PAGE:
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Chickens without a coop

 
Scott Stiller
Posts: 279
Location: North Carolina zone 7
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Hello friends. Back in April I bought five hens. What do you know four of them turned out to be roosters. There has been bloodshed so I had to move one rooster and one hen to my not yet complete chicken tractor. Not complete because there is no coop. The've done fine with just a roost and a tarp tossed over the top so far. The next few nights are supposed to be really cold. Should I do more or do you all think my current setup is sufficient ?
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jimmy gallop
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Location: east and dfw texas
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They will do fine even out side mine have been out in 0% no problems .
That is what I keep my roosters in just about what you have.
 
Scott Stiller
Posts: 279
Location: North Carolina zone 7
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Thanks Jimmy. We rarely get single digits here so I just wanted to make sure. Thanks again.
 
Bill Erickson
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The only thing I've done with mine is to make sure that they are protected from the prevailing wind and moisture from above, also that they have fresh air - and mine were in -15 to -20F for a bit in November and December. I think your set up will work just fine for the weather you are likely to have down there. Mine are really loving being protected by the two feet of snow we got last weekend.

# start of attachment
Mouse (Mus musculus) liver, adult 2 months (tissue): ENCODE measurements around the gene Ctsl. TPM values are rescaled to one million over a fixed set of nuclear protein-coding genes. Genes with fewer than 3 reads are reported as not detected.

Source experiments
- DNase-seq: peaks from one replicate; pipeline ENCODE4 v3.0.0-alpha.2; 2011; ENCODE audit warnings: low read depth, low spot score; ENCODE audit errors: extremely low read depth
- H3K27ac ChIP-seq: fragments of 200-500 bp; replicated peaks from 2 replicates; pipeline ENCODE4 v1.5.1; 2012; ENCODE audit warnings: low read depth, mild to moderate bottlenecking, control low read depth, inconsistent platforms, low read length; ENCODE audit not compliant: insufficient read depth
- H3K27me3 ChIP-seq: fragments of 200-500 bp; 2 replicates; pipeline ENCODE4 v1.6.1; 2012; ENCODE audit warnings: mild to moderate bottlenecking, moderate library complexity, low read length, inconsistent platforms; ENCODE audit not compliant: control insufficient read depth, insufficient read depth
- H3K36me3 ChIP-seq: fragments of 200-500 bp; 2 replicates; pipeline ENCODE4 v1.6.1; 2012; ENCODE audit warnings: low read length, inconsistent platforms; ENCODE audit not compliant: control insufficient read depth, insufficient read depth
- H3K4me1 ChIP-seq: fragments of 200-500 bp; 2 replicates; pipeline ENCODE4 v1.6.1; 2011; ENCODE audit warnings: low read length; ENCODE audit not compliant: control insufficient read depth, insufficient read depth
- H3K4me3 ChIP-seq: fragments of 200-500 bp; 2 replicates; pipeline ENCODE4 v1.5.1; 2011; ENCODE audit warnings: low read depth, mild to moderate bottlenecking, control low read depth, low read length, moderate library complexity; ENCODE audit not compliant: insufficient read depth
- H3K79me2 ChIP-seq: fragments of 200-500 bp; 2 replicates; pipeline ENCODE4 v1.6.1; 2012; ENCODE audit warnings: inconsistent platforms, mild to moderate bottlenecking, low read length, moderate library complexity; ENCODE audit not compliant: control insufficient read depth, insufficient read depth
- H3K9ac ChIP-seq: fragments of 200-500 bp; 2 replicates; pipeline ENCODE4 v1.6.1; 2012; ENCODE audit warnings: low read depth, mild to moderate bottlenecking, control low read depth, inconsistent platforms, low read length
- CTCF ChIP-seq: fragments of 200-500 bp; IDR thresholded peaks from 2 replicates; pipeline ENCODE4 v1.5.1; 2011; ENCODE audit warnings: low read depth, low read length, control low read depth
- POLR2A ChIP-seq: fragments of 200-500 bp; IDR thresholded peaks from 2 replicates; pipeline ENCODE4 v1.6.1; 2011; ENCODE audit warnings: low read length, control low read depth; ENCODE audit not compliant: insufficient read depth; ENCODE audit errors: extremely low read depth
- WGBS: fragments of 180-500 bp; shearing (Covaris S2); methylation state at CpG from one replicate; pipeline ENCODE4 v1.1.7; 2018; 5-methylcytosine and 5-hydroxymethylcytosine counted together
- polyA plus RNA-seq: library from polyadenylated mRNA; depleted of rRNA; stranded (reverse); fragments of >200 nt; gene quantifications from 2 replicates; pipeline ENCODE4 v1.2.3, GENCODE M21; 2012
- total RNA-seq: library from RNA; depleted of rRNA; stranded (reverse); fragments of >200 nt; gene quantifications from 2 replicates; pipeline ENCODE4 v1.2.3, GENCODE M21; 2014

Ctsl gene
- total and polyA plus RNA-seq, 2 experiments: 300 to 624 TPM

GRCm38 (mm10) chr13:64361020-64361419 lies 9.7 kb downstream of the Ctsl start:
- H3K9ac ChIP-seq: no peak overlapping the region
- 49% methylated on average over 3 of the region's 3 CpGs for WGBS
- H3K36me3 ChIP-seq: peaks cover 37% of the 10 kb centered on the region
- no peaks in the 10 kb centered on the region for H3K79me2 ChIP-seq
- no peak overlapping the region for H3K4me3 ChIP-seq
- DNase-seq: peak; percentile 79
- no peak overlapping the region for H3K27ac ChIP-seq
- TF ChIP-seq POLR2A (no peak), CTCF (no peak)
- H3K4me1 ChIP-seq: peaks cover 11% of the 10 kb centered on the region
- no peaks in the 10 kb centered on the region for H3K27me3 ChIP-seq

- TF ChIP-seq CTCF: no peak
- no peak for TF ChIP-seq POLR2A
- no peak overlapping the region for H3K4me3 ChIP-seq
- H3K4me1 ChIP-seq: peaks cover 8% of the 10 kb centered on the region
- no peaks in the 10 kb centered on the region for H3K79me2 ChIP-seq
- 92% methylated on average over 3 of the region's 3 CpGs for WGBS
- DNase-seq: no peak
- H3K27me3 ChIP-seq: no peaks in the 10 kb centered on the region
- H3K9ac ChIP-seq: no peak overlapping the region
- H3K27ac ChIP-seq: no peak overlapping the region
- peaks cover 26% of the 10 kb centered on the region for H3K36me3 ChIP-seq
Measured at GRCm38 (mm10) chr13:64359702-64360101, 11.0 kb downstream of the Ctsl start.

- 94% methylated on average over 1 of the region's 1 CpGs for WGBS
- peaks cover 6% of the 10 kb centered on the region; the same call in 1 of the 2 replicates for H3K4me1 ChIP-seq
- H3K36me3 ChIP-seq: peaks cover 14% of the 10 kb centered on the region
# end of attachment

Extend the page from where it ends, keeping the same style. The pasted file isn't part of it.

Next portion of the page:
Zach Muller
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Location: NE Oklahoma zone 7a
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I'm am in a similar winter climate and have my chickens in a similar setup. Like bill, I have blocked the north wind and the top of their roosts. I used a tarp to do so. In previous roost setups I have also made a wind break with square bails to block wind. The Chickens do not mind one bit, and will actually come out and forage while it is freezing rain or snowing.
I have heard certain breeds with a big comb will get frost bite on it. None of my hens have a comb, but my rooster does, and he hasn't had any frost bite trouble yet.
 
Scott Stiller
Posts: 279
Location: North Carolina zone 7
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Thanks for all the chicken knowledge. They seem to be creatures of habit. Since my photo I've put a cozy coop for two in the run. Neither will have any part of it. They still sleep on the end of a barely protected roost.
 
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